Two years ago I spent part of an otherwise unproductive afternoon watching scouting videos of 2013's top July 2 signees, including OF Eloy Jimenez and SS Gleyber Torres, now with the Cubs organization, and RHP Marcos Diplan, traded last offseason from Texas to Milwaukee as part of the Yovani Gallardo deal. A pair of teenaged corner infielders, Philadelphia's Luis Encarnacion and Boston's Rafael Devers, piqued my interest, so I watched their videos closely and paid particular attention to their hitting displays. While there was no denying Devers's sweet, left-handed swing, I liked the sound the ball made when it jumped off Encarnacion's bat. So when the time came to make a selection in my dynasty-league draft, I ignored Devers, chose Diplan, and later acquired Encarnacion via trade.
The lesson, of course, is that I'm not a scout.
To be fair, Encarnacion did have a good season in 2015 batting behind Cornelius Randolph for the GCL Phillies, and Diplan was the Brewers' best pitching prospect in rookie ball, but Devers, a third baseman, has emerged as the top player in that entire 2013 international class. In fact, Baseball America ranks Devers the #18 prospect in all of baseball entering 2016. MLB.com has him a notch higher at #17. Here at faketeams.com, our prospect team, which always evaluates players from a fantasy perspective, rated Devers #11 overall in our December consensus rankings, with four of our seven writers placing him in the top 10.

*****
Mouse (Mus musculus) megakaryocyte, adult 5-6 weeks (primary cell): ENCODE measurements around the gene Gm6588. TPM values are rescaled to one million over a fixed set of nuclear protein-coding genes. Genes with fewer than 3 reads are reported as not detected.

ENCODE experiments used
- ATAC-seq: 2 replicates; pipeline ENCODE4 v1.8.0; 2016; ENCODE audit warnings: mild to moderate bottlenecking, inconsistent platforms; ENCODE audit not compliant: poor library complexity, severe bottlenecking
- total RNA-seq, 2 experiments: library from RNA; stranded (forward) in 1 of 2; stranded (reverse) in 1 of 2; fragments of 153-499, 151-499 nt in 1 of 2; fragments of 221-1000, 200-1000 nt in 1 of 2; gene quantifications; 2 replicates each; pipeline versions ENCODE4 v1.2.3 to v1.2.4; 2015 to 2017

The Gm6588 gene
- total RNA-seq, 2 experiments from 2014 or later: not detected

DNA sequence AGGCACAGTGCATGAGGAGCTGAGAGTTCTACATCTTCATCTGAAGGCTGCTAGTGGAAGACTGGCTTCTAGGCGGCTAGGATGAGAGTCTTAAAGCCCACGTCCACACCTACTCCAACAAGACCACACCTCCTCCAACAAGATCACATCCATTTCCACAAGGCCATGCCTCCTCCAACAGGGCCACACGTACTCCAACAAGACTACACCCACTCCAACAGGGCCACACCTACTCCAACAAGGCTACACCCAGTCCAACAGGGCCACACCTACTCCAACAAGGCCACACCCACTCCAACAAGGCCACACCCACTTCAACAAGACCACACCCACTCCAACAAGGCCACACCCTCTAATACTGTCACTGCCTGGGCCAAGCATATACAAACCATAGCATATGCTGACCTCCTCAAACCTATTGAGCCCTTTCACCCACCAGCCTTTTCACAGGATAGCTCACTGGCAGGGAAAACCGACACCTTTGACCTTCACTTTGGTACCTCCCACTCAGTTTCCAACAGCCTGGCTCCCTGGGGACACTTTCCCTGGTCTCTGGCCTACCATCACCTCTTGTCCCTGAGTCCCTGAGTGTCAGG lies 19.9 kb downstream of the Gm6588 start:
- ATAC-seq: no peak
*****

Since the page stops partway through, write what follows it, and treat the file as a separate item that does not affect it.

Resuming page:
Devers's fantasy outlook exceeds even his lofty prospect ranking for several reasons. First, he does not play a premium defensive position such as shortstop, centerfield, or catcher, and fantasy owners are not inclined to downgrade a non-premium defender the same way ordinary evaluators are. Second, Devers has shown an advanced bat that will play anywhere on the diamond. His sweet swing produces line drives to all fields, and he flashes plus raw power that's beginning to show up in games. He projects, in short, as a hitting machine in the middle of a major-league batting order.
Minor-league statistics have little meaning without context, and the context of Devers's 2015 season makes it one of minor-league baseball's most impressive performances. Devers played all of 2015 as an 18-year-old for Greenville of the Low-A South Atlantic League. Teenage hitters often struggle against the advanced competition of full-season ball, where rotations are filled with former college pitchers in their early 20s. Devers, however, defied the odds en route to an MVP-caliber debut. His .288 batting average with 11 HR, 70 RBI, and .773 OPS look respectable enough, and his 38 doubles and 208 total bases were good for 2nd overall in the Sally League.
If not for Cleveland's Bobby Bradley, who tore up the Midwest League with 27 HR and 92 RBI, Devers would have a strong case for being 2015's top teenage hitter in all the minors.
Naturally, Devers's future looks brilliant. Assuming he can manage his weight--just what the Red Sox need, right?--he has the hands and throwing arm to stick at third base. Otherwise, a move across the diamond to first base is possible. His fantasy value will hold either way.
Devers should open 2016 at High-A Salem of the Carolina League. At some point, one expects his teammate and fellow infielder, the much-ballyhooed Cuban signee Yoan Moncada (whom our own Domenic Lanza profiled last week), who is nearly a year-and-a-half older than Devers, to begin moving more quickly, so it will be interesting to see how the Red Sox handle the respective promotions. Conventional wisdom says Devers should spend all of 2016 in High-A. If Devers continues to develop at his current pace, however, there's a chance that fans in Portland of the Double-A Eastern League could get a look at both of Boston's prized infield prospects before the 2016 season concludes.
The bottom line for fantasy owners is that Devers could arrive in Boston by 2018, become an immediate-impact bat in the middle of a powerful lineup, and then settle in as an early-round pick in all re-draft leagues.